Building Spanish Galleons 101

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Ever dreamed of owning your own ship? Sail the seven seas? Pillage? Adventure? Explore strange new worlds, seek out new life and new civilizations, boldly go where no one has gone…oh wait…not that ship…but same idea.

If commanding your very own seafaring vessel is on your bucket list, look no further. Thanks to the Maritime Museum of San Diego, you can print, build, and captain your own! To be honest, when I first saw this, I thought it was just a small origami dingy. Not even close. This is a legit replica of  a 16th century Spanish galleon. Well…a lil’ mini one at least.

The museum has provided two downloadable models, Padawan Learner Version and Jedi Master Version, depending on your patience mad crafting skills.

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Beyond a mere arts and crafts project however, this stunning maritime miniature sails to us straight out of the history books. In 1542, Juan Rodriquez Cabrillo sailed the ocean blue was the first to explore the coast I love the most in the much bigger version, his flagship the San Salvador. Equipped with a rowdy crew of 170 men and his 200 ton Spanish galleon, Cabrillo set out on a mission to obtain what all eager conquistadors wanted at the time…booty…lots and lots of booty…probably better known as gold and spices. Heck, even just a route to Asia to get the gold and spices would do.

Though he never found that coveted passage to the Silk Road, metaphorically speaking, he did strike gold. Departing from Puerto de Navida, Mexico, and traveling north, Cabrillo became the first European explorer to reach “The Golden State.” Unfortunately, he ended up kicking the bucket from gangrene, but not before he traveled up California, discovering San Diego, some of the Channel Islands, San Fran, and most of the coast along the way.

USE4Source: A. Warneke

 Now if having the desk-sized version of Cabrillo’s swaggin wagon does curb your maritime fancy, and you live in the So Cal area, you could just go help build the big one. I did. Nestled right along side her original port of call in San Diego Bay and with a team of master builders, volunteers, and experts in marine archaeology, historical archives,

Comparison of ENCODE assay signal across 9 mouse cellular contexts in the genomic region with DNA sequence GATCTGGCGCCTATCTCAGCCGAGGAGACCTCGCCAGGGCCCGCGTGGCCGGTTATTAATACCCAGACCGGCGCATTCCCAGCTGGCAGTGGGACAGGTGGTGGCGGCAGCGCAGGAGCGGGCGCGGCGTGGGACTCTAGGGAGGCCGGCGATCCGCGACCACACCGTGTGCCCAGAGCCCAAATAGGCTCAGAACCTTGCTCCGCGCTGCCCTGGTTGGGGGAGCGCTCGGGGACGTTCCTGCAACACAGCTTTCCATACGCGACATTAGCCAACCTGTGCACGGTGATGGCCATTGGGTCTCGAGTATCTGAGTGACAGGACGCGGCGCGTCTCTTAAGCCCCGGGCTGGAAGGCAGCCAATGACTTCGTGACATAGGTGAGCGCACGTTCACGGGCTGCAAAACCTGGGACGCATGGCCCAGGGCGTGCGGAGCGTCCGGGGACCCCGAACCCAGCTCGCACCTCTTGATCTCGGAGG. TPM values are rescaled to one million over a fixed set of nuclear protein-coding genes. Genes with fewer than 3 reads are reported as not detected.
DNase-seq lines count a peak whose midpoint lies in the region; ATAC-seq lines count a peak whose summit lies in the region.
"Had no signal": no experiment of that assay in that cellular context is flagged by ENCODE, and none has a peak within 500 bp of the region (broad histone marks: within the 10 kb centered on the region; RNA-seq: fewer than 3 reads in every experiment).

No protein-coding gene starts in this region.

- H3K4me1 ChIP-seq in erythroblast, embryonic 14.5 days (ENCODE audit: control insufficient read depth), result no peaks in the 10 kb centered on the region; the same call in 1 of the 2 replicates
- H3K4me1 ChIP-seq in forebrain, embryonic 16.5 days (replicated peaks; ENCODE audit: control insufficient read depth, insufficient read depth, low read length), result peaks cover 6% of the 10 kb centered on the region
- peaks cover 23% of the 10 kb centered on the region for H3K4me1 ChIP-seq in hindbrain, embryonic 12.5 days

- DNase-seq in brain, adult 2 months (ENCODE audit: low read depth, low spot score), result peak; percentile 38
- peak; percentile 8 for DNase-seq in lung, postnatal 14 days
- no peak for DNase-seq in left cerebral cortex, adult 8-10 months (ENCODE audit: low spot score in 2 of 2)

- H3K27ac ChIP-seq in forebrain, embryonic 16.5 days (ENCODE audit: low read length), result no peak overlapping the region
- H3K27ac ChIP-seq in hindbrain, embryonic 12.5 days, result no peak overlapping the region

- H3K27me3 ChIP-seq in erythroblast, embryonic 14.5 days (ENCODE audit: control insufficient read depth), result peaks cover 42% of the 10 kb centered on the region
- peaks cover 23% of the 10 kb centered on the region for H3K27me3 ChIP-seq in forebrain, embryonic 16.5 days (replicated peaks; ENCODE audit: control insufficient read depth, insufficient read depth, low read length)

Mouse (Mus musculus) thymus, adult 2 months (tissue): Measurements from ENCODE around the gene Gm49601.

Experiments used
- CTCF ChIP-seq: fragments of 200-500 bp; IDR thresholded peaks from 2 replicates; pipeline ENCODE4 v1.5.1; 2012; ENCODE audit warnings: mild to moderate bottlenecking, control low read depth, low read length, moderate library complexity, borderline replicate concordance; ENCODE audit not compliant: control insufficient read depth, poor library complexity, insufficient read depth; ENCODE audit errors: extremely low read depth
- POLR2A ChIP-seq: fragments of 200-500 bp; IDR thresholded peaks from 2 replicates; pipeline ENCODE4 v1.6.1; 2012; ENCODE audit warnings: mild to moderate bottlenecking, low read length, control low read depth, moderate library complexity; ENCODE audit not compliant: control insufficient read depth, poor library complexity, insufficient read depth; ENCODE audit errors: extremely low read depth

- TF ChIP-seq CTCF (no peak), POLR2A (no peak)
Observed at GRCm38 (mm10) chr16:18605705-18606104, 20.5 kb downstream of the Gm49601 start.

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and sailing, a replica of the San Salvador is underway to explore the California coast once again. Currently, two years in the making, I visited the build site the other day to check it out for myself. Not only did I get to help work on the ship, but I also learned so much from various exhibits on sailmaking, nautical warfare (see arrow extractors above), what it was like to be a crewman, and a little something about the native peoples of the Kumeyaay nation who Cabrillo met up with when he got here. I even managed to stake a claim. (Craig, Holly, Rick, Al, and Kim….I think I read in the fine print somewhere this means we get to take her out for a spin whenever we want.)

Estimated at one more year till completion, the San Salvador (outfitted with some modern day touches like two 300 horsepower engines), will be coming to a California city near you as she makes her maiden voyage up the coast. Once her West Coast touring days are over she will join the rest of the Maritime Museum’s fleet and make home port in San Diego Bay (right next to the Star of India for those in the know). However, I highly recommend visiting the build site. They are open at Spanish Landing everyday from 11 a.m.- 4 p.m. and for $5 you can help re-create a small piece of maritime history. I must give props to the museum, this is pretty rad. And even if you can’t make it over there, don’t forget you can just build your own. Or…you can build me one.

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Source: A.Warneke

For further information on the Maritime Museum of San Diego and the San Salvador build, check out: www.sdmaritime.org

Resources:

Specially thanks to the MMSD, the Cabrillo Historical Association, and the lovely docents who sat and answered my many, many questions.

 

Alex Warneke (53 Posts)

Alex Warneke currently resides as a graduate student at San Diego State University. As a chemical ecologist, Alex’s research focuses on the effects of heavy metal pollutants on the chemical communication between organisms. In her “free time,” Alex enjoys convincing the public that Ecology is indeed sexy. With that goal, she is a strong proponent of unconventional science communication and extending the broader impacts of her research to the general public using the outlets of film and social media. When she is not busy busting a move in the cold room or filming her next rap video, she can normally be found frolicking through the California kelp forest.





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